Mission-Critical Communications: The Next Step for Mobile Broadband Systems

Yossi Segal  |

Unlike conventional fixed broadband systems, mobile broadband systems provide internet service through wireless communications from the server. With technologies like 3G, 4G and LTE constantly delivering greater features and enhancements, wireless broadband communications can nowprovide greater mobile broadband Internet access, including on laptops with wireless modems, smart phones and other mobile devices, in addition to the usual voice applications.These advanced features set new standards for mobile broadband service providers. As a result, there is a constant rise in demand for high-speed wireless broadband and reliable networks for both commercial uses as well as for mission-critical communications. While mobile broadband systems depend on existing communications infrastructure provided by telecommunication and service providers, mission-critical communications often do not, and therefore bring greater value to relevant markets.

Mission-critical communications is often defined as the ability to deliver communication where conventional networks cannot meet the required demands. This often happens in large public events, where thousands of mobile users all use the network at once, and most public communications networks cannot handle such intensity, leading to their collapse. Another example would be disaster-stricken areas or public safety incidents where conventional mobile networks, again, collapse, leaving onsite first responders without any means of communications. Mission-critical communications are also relevant for the oil and gas market, coast guard, homeland security applications, transportation, unmanned vehicles, among other uses.

A Growing Need for Communication Enhancements

Two main factors will continue to contribute to the rise in demand for mission-critical communications:

The natural growing demand for communications enhancements, including HD video on handheld devices for the law enforcement market, oil and gas and tactical communications, which again will deliver the required communications, regardless of any existing or non-existing communications infrastructure.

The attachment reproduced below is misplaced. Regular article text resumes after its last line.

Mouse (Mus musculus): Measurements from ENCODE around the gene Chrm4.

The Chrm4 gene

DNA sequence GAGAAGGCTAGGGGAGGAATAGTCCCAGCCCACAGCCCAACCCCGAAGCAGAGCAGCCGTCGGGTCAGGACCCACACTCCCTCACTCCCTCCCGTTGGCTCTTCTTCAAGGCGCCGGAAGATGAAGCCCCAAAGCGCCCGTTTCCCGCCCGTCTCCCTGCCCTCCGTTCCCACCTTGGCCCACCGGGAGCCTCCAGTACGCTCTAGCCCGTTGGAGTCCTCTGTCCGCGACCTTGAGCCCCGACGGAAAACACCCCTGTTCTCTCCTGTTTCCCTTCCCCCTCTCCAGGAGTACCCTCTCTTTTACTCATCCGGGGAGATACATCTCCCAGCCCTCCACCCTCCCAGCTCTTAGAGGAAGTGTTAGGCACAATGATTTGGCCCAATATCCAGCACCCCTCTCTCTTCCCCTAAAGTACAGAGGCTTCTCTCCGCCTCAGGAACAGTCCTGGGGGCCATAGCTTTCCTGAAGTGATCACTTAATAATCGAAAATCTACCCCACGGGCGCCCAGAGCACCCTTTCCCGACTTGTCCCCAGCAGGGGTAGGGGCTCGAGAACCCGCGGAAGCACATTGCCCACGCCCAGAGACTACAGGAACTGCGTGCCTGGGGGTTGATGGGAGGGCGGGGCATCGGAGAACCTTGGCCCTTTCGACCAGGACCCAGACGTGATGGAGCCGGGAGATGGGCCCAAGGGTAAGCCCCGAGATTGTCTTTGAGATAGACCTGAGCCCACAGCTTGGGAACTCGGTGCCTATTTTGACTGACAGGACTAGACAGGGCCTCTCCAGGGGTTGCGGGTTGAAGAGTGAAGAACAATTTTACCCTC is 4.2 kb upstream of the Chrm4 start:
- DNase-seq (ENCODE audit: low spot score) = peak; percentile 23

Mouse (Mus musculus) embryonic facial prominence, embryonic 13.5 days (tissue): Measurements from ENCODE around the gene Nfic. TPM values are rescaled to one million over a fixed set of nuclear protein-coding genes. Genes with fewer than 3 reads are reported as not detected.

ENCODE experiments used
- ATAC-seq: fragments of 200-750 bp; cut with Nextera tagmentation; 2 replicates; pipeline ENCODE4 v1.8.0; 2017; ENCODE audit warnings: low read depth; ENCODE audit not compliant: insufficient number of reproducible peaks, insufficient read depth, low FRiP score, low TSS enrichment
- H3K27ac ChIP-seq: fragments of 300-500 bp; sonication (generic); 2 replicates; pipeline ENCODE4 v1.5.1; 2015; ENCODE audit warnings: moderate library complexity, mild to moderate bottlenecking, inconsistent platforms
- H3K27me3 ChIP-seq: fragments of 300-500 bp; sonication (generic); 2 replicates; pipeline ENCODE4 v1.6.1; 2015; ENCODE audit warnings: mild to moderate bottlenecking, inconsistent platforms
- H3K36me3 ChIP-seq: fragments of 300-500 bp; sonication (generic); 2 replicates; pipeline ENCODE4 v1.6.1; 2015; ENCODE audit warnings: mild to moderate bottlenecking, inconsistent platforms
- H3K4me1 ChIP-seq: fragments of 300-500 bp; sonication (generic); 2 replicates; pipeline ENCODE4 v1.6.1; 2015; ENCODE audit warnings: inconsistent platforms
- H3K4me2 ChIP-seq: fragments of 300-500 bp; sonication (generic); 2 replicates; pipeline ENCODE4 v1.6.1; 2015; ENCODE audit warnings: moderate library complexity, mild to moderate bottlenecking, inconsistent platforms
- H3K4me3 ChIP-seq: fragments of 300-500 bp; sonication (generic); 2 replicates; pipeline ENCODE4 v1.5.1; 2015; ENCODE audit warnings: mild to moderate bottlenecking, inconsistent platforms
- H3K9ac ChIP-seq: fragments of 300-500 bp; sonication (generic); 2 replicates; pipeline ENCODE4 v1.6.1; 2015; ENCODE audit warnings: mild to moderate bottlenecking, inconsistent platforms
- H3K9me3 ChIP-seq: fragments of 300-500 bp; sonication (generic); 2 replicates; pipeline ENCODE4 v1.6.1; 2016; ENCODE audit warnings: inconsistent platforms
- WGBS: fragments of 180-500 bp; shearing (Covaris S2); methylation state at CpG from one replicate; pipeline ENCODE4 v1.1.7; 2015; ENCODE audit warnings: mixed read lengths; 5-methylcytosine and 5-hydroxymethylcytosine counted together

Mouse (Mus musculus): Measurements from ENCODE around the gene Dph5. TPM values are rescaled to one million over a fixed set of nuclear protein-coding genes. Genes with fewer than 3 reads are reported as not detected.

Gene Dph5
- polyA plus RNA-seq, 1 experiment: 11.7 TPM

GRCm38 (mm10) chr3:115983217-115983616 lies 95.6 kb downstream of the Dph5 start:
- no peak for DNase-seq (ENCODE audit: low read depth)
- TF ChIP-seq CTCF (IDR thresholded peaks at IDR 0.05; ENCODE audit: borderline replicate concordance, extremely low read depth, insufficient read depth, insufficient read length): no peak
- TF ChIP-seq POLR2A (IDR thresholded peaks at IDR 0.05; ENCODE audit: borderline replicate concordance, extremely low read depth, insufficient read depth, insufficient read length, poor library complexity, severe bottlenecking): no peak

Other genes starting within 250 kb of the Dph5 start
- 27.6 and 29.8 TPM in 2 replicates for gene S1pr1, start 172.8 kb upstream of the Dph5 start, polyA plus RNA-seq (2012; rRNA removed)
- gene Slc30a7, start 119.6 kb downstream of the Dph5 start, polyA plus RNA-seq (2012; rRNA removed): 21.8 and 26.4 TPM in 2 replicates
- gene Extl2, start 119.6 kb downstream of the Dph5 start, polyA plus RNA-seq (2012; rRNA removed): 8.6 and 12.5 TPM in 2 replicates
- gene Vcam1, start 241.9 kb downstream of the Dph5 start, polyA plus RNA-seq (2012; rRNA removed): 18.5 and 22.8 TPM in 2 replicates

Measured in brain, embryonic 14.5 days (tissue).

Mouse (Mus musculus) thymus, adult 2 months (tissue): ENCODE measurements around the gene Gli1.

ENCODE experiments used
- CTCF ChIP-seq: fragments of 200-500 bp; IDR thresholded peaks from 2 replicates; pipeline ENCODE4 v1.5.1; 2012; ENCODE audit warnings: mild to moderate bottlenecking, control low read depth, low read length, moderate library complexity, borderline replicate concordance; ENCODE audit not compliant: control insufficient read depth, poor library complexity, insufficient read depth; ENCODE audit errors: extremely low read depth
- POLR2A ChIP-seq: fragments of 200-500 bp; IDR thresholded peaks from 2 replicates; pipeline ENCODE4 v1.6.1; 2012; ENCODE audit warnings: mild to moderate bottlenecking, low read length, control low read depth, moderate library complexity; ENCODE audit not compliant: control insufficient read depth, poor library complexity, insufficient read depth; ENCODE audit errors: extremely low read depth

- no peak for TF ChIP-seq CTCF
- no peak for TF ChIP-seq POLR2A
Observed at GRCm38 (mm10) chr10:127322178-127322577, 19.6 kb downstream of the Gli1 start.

The second factor is due to global rise in terrorism. Public safety has taken center stage for most governments and municipalities. Assuring public safety requires the collaboration of multiple organizations, including emergency management agencies, law enforcement agencies, fire departments, rescue squads, and Emergency Medical Services (EMS). Currently, public safety organizations are frustrated by the limitations of narrowband data over their dedicated networks. This collaboration greatly depends on the ability to communicate in disaster stricken areas via multiple means, including HD video, data and VoIP, overcoming N-LOS (non-line-of-sight) environment. We know that the public safety operators (PSOs), which is the largest market sector, is leading efforts to win dedicated LTE standards that will include advanced voice and video features.

Terrestrial trunked radio (TETRA) voice will coexist with LTE for at least years in many markets. Standardized interoperability with IP however is essential for backward compatibility and any future transition to mission critical communications MESH based solutions.    

North America seems to be a growing market for mobile broadband for mission critical communications. This is due to the growing demand from the oil and gas industries. The Asia-Pacific region, due to increasing industry in countries such as China, Japan and South Korea is also expected to show a high rate of growth, and Europe will follow accordingly.

It seems that in the near future, we will be seeing a growing demand for mission-critical communications, and suppliers must be ready to deliver the highest level of reliability, coverage, flexibility and functionality.

Yossi Segal is the Co-Founder& VP of Research and Development for Mobilicom


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